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Monday, November 17, 2014

The Wonders of the Mute Button

Photo by: Ambro

Robert Adler and Eugene Polley, engineers with Zenith Electronics Corporation jointly invented the television remote control, complete with a mute button.1 We owe them our gratitude! In our house, we really use our mute button. We mute obnoxious ads, rock and discordant music, and unpleasant news that we don’t care to hear. We mute so often that our son-in-law teases us that we must lip-read!

Did you ever want a mute button to use on people? Oh, I have! Blah, blah, blah, blah or worse: gossip, or its relative, negativity.

Long ago, we were flying across the ocean, and a woman behind us was speaking very loudly with a strident voice. She told the person next to her—and the whole plane—everything about her children. I mean everything—too much information. She talked about her marriage, about her husband and his job, and about the trip she was taking. The 100 decibel talk went on and on and so very loudly that anyone who understood English would have gotten the low-down on every single detail of their lives. Her children were with her and running all over the plane. She would take a breath to call their names. One was “Mary Belle.”2 (We’ll never forget!) I rejoiced that this woman finally got quiet (for a little while) when they put the movie on. Whew! What I would have done for a remote control for her, back then!

“Did you know that so-and-so did such and such?” “No, and please don’t tell me about it.” Gossip. It doesn’t help the subject, the teller, or the listener. It’s a lose, lose, losing situation. Wouldn’t it be great to have a zapper for gossips? Press the mute, and they can’t say a thing! Terrific! I wish I could get one for Christmas!

Since we can’t mute people, second best is to tell the person spreading gossip that you don’t want to hear it, thank you. If you’ve already heard a juicy detail, don’t spread the rumor. When people say negative things about others, it reflects on the teller’s character. Not good! Even so the tongue is a little member, and boasteth great things. Behold, how great a matter a little fire kindleth! And the tongue is a fire, a world of iniquity: so is the tongue among our members, that it defileth the whole body, and setteth on fire the course of nature; and it is set on fire of hell (James 3:5-6).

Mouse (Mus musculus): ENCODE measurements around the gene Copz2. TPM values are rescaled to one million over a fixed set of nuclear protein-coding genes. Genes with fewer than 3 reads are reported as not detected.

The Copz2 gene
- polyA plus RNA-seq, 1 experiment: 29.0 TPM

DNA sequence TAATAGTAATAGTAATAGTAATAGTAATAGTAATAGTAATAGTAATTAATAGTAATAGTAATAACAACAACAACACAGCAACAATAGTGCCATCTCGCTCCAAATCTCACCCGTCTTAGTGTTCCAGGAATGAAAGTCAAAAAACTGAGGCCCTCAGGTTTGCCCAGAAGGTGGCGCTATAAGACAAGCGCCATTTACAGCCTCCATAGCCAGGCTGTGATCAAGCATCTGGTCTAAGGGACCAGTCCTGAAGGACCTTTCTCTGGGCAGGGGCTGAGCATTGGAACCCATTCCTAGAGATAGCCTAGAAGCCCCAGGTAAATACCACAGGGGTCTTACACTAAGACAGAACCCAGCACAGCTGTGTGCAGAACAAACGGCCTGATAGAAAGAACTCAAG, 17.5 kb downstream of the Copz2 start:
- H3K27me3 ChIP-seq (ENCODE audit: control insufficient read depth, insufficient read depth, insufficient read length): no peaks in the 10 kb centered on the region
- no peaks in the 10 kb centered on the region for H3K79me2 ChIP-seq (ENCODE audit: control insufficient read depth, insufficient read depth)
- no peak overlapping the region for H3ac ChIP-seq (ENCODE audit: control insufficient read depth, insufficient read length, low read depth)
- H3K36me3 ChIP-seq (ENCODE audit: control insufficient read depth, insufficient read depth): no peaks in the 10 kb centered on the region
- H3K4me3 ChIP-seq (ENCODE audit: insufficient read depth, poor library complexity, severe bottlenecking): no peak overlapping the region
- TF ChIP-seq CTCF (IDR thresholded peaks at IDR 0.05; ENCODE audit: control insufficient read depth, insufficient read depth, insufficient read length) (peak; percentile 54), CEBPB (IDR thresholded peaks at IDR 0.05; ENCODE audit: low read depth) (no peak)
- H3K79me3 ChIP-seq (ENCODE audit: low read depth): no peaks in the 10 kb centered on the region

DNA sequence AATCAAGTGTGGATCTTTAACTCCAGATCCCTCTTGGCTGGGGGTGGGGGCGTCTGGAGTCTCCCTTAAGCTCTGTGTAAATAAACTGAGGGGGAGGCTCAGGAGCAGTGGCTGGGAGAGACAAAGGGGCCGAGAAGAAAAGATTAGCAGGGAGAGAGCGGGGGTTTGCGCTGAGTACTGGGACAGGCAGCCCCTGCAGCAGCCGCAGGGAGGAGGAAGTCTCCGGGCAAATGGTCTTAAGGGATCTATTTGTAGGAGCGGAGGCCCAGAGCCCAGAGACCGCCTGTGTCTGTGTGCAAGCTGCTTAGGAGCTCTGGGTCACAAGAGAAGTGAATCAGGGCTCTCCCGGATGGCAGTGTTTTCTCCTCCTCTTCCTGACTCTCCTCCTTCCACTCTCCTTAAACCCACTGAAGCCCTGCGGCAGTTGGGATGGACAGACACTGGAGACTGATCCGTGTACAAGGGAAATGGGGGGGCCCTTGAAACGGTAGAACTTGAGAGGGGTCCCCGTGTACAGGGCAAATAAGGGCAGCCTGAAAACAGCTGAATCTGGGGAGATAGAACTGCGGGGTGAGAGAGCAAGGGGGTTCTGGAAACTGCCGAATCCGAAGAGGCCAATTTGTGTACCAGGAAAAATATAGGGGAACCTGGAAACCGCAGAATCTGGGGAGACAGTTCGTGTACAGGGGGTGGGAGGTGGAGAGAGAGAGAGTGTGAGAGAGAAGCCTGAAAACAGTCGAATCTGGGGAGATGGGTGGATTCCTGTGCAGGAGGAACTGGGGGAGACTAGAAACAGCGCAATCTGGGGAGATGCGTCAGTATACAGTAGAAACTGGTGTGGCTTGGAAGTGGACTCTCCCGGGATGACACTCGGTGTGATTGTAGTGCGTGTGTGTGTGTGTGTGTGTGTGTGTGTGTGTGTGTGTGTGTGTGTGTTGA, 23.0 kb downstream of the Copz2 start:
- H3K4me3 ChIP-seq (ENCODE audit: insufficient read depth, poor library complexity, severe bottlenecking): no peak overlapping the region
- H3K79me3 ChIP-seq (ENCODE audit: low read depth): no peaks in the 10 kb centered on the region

It’s great to live by the Golden Rule: Therefore all things whatsoever ye would that men should do to you, do ye even so to them (Matthew 7:12a). How do you want to be talked about? That’s the way to talk about others—if you need to at all.

Much of what people comment on is none of their business in the first place! Do you need to voice an opinion on the subject? Probably not. Is it someone else’s business? You don’t need to comment. Were you asked to express an opinion? If so, in answering, will you be helping someone? If not, it’s better not to respond or to respond in a very general manner so as not to really say anything.

Negativity. “How are you, Mrs. Smith?” “Oh, my arthritis is killing me. My back has never been worse. My kidneys are acting up, and I could swear I have carpal tunnel in my right hand. Awful, just awful.” Sorry you asked.

The negative person might be a complainer like my fictional Mrs. Smith, or she may be someone who finds the dark side of every issue. Everyone is against her. Every happening is a conspiracy. Every detail of her day is bad news. Poor her!

I think it’s interesting to contrast the negative person with someone filled with the Spirit. The Christian who is walking with the Lord is full of praise. His situation might be the pits, but he is joyful. The Apostle Paul is a great example. He was in prison, deprived of comforts, yet his soul was rejoicing in the Lord. Rejoice in the Lord alway: and again I say, Rejoice. Be careful for nothing; but in every thing by prayer and supplication with thanksgiving let your requests be made known unto God. Not that I speak in respect of want: for I have learned, in whatsoever state I am, therewith to be content (Philippians 4:4, 6, 11).

Did you know the Bible speaks of a “mute button” for our mouths? For he that will love life, and see good days, let him refrain his tongue from evil, and his lips that they speak no guile (1 Peter 3:10).

Need some “batteries” in your remote? Get Divine help. Set a watch, O LORD, before my mouth; keep the door of my lips (Psalm 141:3).

And, what should we speak about? And that every tongue should confess that Jesus Christ is Lord, to the glory of God the Father (Philippians 2:11).

  1. Associated Press, February 17, 2007, obituary of Robert Adler.
  2. Not her real name, to protect the child.

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